The patient and the primary care team: a small-scale critical theory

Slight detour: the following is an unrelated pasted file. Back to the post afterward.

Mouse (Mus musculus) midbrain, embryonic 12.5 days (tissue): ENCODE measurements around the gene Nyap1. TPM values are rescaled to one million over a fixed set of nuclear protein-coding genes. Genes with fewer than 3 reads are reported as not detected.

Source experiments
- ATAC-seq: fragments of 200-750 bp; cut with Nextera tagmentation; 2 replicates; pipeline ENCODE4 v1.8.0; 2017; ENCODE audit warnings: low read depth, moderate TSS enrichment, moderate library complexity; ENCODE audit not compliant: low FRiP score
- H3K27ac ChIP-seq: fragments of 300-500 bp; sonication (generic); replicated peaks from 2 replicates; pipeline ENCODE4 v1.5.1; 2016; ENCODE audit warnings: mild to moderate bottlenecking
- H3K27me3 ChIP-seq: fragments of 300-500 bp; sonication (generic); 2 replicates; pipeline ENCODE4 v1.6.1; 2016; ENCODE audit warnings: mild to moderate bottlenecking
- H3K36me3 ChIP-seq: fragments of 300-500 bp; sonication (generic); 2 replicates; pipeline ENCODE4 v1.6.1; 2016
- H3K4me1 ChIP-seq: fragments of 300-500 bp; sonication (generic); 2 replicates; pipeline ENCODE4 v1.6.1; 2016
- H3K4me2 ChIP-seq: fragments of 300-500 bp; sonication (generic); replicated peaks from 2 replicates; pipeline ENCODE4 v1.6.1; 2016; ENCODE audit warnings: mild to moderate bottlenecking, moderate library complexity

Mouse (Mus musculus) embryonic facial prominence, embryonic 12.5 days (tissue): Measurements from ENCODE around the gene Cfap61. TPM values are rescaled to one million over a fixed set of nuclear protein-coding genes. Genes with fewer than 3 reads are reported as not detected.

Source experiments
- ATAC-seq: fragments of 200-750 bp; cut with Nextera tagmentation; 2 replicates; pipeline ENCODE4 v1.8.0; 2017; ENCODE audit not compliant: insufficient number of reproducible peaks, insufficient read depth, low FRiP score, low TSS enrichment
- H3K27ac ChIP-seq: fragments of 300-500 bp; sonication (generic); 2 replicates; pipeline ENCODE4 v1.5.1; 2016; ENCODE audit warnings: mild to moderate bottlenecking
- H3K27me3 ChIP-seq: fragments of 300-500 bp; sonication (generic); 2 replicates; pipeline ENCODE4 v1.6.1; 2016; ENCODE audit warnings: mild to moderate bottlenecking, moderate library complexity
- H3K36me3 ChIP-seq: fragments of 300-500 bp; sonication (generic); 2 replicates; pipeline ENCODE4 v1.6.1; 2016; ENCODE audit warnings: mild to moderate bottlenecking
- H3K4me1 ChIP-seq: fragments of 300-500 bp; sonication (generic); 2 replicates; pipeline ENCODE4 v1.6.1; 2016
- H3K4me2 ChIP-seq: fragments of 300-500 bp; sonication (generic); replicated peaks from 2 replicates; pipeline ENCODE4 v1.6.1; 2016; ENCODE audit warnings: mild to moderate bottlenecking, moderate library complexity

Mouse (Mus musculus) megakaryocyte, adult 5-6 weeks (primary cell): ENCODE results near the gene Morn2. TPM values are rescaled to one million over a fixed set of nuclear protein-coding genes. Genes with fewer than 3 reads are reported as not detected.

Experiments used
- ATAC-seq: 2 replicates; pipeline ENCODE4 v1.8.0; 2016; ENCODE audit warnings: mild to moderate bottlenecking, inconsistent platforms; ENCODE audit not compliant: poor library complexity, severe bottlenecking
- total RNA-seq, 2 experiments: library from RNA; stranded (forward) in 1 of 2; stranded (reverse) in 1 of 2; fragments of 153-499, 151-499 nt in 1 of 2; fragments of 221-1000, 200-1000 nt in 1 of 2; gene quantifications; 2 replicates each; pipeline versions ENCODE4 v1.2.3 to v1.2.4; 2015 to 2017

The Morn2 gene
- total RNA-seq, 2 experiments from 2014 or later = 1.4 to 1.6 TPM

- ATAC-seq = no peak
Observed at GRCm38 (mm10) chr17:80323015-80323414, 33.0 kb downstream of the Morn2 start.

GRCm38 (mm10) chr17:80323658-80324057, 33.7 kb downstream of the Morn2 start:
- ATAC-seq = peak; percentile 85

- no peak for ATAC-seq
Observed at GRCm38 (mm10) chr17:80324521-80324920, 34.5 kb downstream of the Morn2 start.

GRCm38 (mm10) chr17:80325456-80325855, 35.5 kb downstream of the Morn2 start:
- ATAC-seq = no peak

For increasing the understanding of team-based delivery of primary care, ratings of care satisfaction and stimulated-recall interviews were used to compose a small-scale critical theory. Three teams and 24 patients at a community health care centre participated in the study. It was found that the multiprofessional team was vulnerable to discrepancies between the health service policy and the available care resources. If pre-paid patients arrive with too high expectations and demands on the service, a significant part of the team’s attention is used for economizing with care procedures. When health and economics are entangled for the team, the patients are not invited to share decisions about their health. The patients’ concerns are instead turned to the social arena, which is separated by language and context from the health analysis. Simultaneously, when the teams are led to solve the health problems without involving the patients in the process, the team members convert these to their own personal distress when they fail. The conclusion is that the discrepancy between care policy and factual resources is an important cause of imbalance in patient–primary care team interaction. If service strategy and team organization and resources are not continuously adjusted to each other, the effects will continue to obstruct communication during consultations.